• Ambient aerosol condensation nuclei counting (CNC) instruments, such as TSI brand PortaCount equipment, use laser technology to measure aerosol concentrations inside and outside the respirator without the person having to stand in a test chamber or booth. The challenge agent measured consists of ambient microscopic dust and aerosol particles that are in the air we breathe every day. The particle concentration outside the respirator is measured against the concentration inside the respirator. The ratio of these two numbers is the fit factor.
  • Controlled negative-pressure (CNP) systems, such as Occupational Health Dynamics (OHD) Quantifit equipment, create a fixed vacuum on the facepiece by temporarily cutting off the breathing air with special adapters. The instrument measures the airflow, or leak rate, needed to maintain the vacuum on the mask. The fit factor is then computed by taking an average breathing rate and dividing that number by the measured leak rate. The person being fit tested must remain motionless for the 10 seconds needed to conduct the test. OSHA also requires CNP fit testing to include its REDON protocol. This protocol includes exercises performed facing forward and bending over, shaking the head and two re-donnings of the respirator facepiece.

Advantages of QNFT vs. QLFT

There are several advantages to a QNFT:

  • An objective test that eliminates the subjectivity of a person’s sense of smell, taste and sensitivity to challenge agents.
  • Suitable for determining higher levels of fit that may be required for full-face masks, gas masks or other respirators.
  • Provides faster, more precise and hard copy documentation of the instrument results.
  • Eliminates the chances of deception often found in QLFT.


29 CFR 1910.134(f)(2) states, “The employer shall ensure that an employee using a tight-fitting facepiece respirator is fit tested prior to initial use of the respirator, whenever a different respirator facepiece (size, style, model or make) is used, and at least annually thereafter.” In addition, fit testing must be repeated “whenever the employee reports, or the employer, PLHCP (physician or other licensed healthcare professional), supervisor or program administrator makes visual observations of changes in the employee’s physical condition that could affect respirator fit. Such conditions include, but are not limited to, facial scarring, dental changes, cosmetic surgery or an obvious change in body weight.” Also, an employee who’s passed a fit test but later finds the fit of the respirator unacceptable must be given a reasonable opportunity to select a new facepiece and be retested. A recent study published by the National Institute for Occupational Safety and Health (NIOSH) gives support to the frequency of fit-testing established in this standard. The study found respirator fit does change over time. After one year, an estimated 10 percent of respirators did not fit properly. Two and three years later, that figure rose to 20 percent and 26 percent, respectively. Additionally, nearly one-quarter of subjects who lost more than 20 pounds were unable to maintain an acceptable fit.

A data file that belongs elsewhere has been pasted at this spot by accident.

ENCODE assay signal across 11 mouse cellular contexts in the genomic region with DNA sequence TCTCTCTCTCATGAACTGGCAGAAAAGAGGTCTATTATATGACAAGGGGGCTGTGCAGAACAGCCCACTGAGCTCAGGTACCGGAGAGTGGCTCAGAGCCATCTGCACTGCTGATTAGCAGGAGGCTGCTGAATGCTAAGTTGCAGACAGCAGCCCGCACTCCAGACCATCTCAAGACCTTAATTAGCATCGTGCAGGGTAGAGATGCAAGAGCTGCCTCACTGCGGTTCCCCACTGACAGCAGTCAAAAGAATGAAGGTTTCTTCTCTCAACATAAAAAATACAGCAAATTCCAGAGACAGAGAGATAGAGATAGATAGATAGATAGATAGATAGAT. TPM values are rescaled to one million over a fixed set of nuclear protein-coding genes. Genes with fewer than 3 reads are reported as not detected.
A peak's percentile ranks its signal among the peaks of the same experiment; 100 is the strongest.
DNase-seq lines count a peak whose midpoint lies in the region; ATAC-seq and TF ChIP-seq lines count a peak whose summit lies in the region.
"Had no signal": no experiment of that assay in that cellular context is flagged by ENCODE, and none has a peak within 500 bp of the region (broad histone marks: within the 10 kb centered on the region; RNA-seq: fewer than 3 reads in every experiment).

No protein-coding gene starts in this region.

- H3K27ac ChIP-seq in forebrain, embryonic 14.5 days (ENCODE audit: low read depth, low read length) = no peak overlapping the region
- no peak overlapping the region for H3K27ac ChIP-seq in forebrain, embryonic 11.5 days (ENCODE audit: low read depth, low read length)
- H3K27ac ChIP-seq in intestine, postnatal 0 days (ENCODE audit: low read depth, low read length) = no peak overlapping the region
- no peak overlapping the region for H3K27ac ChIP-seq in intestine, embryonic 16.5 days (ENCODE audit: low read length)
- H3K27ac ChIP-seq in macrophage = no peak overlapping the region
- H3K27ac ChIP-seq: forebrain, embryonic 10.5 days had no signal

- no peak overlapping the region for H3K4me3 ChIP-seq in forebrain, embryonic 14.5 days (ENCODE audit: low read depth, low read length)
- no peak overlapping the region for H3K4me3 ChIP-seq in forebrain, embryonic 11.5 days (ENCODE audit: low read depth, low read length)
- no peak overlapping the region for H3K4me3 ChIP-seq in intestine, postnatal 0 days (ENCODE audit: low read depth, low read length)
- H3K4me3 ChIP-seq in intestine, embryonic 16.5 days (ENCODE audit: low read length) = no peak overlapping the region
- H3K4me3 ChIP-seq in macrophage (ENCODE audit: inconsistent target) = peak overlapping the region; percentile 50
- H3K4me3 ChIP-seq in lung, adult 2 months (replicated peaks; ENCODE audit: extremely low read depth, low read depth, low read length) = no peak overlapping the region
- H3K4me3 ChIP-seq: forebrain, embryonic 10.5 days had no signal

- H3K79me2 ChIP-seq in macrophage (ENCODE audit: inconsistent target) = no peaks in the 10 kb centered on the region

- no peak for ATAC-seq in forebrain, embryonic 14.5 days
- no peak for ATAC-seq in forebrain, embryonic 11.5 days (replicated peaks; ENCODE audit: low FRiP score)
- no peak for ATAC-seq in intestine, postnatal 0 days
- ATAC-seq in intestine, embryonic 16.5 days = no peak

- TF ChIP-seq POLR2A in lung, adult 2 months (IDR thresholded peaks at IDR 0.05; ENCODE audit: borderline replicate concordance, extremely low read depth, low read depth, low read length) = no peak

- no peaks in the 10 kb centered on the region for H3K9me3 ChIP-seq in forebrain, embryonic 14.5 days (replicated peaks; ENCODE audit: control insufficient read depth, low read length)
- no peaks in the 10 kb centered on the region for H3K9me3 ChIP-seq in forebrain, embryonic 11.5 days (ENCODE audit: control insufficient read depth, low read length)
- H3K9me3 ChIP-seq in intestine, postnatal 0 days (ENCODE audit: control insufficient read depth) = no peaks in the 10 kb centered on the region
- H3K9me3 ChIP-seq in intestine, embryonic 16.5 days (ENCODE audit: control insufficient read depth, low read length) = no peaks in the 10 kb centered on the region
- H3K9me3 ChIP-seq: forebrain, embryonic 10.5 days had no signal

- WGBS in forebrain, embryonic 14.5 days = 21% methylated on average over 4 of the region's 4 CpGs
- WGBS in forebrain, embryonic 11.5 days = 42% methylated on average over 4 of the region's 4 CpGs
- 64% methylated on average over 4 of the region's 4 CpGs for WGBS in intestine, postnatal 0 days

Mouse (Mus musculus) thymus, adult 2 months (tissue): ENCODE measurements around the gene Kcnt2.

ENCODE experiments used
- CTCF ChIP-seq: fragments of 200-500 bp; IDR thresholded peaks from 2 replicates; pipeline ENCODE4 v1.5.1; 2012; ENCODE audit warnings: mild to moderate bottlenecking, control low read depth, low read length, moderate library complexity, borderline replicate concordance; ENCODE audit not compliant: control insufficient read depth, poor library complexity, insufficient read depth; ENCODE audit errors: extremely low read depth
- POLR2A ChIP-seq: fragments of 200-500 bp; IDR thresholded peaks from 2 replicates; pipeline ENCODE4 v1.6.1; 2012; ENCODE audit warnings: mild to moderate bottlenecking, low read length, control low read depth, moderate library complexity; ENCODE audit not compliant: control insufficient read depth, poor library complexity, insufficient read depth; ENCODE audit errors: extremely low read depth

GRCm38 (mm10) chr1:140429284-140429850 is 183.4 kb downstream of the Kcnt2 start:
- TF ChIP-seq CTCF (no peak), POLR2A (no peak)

Record Keeping

The employer is responsible for recording the results of fit testing. As stated under 29 CFR 1910.134(m)(2), the following information must be recorded: the name of the employee; the type of test performed (QLFT or QNFT); specific respirator tested; date of the test; and the results of the test. This information must be retained until the next fit test is administered.

Fit Checking

Fit testing must not be confused with a respirator fit check. A fit check, or “user seal check” as it's referred to in Appendix B-1 to 29 CFR 1910.134, should be performed each time a tight-fitting respirator is donned to ensure there’s an adequate seal. The appendix provides guidelines for performing positive- and negative-pressure fit checks and states, “User seal checks are not substitutes for QLFTs or QNFTs.”


29 CFR 1910.134, Respiratory Protection Standard

National Institute of Occupational Safety and Health (NIOSH), Fit Test Study. Ziqing Zhuang, PhD; Michael Bergman, MS; and Jaclyn Krah, MA. January 2016.

(Rev 3.14.16)

The information contained in this article is intended for general information purposes only and is based on information available as of the initial date of publication. No representation is made that the information or references are complete or remain current. This article is not a substitute for review of current applicable government regulations, industry standards, or other standards specific to your business and/or activities and should not be construed as legal advice or opinion. Readers with specific questions should refer to the applicable standards or consult with an attorney.